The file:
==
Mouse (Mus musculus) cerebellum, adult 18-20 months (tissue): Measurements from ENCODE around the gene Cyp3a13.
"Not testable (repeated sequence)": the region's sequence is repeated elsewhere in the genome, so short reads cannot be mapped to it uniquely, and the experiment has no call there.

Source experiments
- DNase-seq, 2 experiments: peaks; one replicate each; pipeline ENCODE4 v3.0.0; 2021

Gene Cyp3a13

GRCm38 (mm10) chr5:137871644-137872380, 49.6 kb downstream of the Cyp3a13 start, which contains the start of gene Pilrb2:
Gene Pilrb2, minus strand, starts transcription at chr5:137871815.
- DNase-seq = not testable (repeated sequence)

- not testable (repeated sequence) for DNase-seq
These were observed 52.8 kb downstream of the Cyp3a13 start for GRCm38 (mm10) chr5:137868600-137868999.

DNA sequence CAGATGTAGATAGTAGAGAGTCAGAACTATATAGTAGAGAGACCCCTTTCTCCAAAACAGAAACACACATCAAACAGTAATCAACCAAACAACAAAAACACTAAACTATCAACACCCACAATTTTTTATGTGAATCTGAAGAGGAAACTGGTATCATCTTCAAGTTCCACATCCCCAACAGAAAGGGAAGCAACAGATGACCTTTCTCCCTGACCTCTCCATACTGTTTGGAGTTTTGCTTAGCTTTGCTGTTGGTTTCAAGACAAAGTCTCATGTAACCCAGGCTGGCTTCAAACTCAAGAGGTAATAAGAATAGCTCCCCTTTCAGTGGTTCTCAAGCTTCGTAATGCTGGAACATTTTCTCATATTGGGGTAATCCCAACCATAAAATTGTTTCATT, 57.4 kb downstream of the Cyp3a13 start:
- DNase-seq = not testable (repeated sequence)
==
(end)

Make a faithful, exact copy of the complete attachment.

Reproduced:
Mouse (Mus musculus) cerebellum, adult 18-20 months (tissue): Measurements from ENCODE around the gene Cyp3a13.
"Not testable (repeated sequence)": the region's sequence is repeated elsewhere in the genome, so short reads cannot be mapped to it uniquely, and the experiment has no call there.

Source experiments
- DNase-seq, 2 experiments: peaks; one replicate each; pipeline ENCODE4 v3.0.0; 2021

Gene Cyp3a13

GRCm38 (mm10) chr5:137871644-137872380, 49.6 kb downstream of the Cyp3a13 start, which contains the start of gene Pilrb2:
Gene Pilrb2, minus strand, starts transcription at chr5:137871815.
- DNase-seq = not testable (repeated sequence)

- not testable (repeated sequence) for DNase-seq
These were observed 52.8 kb downstream of the Cyp3a13 start for GRCm38 (mm10) chr5:137868600-137868999.

DNA sequence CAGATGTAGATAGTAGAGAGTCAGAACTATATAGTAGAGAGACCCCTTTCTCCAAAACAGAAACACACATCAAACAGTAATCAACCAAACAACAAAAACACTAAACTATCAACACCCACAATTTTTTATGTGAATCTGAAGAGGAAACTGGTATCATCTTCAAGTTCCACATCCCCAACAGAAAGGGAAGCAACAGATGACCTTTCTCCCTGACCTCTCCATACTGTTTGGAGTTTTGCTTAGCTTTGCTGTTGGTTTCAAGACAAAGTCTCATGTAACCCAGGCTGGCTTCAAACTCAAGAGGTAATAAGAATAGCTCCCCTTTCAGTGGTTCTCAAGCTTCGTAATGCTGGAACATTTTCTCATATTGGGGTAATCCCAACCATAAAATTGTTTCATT, 57.4 kb downstream of the Cyp3a13 start:
- DNase-seq = not testable (repeated sequence)